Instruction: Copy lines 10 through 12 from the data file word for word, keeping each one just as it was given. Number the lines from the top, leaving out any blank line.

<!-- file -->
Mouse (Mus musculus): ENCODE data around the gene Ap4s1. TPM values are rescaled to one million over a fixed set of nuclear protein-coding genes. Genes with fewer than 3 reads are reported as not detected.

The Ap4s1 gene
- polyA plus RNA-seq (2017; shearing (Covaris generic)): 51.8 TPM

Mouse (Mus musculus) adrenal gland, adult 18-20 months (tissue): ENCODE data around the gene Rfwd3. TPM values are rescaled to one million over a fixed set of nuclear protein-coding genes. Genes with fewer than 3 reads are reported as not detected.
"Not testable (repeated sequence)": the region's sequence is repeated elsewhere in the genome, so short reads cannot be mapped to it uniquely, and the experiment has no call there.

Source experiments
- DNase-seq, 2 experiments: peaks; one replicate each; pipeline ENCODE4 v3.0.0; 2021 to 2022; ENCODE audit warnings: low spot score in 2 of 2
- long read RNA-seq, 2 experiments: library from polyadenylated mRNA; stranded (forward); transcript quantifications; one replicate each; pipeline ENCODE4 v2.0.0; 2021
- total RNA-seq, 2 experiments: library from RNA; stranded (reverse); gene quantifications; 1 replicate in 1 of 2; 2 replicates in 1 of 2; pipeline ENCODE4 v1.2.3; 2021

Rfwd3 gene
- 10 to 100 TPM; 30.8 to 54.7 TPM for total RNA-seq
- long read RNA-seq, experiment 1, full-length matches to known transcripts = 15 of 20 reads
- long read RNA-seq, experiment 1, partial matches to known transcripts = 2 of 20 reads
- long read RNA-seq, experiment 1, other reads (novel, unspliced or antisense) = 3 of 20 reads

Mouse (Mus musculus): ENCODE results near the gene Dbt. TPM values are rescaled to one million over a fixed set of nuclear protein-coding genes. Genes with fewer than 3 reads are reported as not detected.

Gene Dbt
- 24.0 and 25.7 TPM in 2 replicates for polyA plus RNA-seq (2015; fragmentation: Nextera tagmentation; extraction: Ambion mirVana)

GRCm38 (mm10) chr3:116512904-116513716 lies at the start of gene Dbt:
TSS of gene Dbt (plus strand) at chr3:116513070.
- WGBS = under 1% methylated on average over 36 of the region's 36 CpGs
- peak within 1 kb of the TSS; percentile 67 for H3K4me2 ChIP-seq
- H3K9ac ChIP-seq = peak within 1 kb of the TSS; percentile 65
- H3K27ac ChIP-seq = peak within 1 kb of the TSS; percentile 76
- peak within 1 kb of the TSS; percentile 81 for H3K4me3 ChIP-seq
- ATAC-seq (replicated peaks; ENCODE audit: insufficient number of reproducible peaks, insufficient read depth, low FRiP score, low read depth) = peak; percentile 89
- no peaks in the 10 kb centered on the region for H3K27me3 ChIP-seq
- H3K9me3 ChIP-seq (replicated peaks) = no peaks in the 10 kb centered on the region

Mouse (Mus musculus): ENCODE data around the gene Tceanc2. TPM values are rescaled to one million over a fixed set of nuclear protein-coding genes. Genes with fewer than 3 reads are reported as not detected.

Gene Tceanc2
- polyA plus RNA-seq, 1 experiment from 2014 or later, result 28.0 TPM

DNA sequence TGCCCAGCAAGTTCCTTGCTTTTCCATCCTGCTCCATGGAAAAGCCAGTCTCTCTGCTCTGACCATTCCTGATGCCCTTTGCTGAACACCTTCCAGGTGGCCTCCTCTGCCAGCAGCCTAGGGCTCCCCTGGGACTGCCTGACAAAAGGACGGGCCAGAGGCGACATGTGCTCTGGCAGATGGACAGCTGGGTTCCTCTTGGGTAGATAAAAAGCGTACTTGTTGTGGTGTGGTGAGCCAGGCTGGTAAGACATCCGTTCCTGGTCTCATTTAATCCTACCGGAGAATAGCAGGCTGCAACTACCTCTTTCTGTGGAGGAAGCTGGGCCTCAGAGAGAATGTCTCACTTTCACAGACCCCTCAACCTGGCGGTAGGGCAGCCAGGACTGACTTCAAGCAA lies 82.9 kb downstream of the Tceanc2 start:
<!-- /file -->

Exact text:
Rfwd3 gene
- 10 to 100 TPM; 30.8 to 54.7 TPM for total RNA-seq
- long read RNA-seq, experiment 1, full-length matches to known transcripts = 15 of 20 reads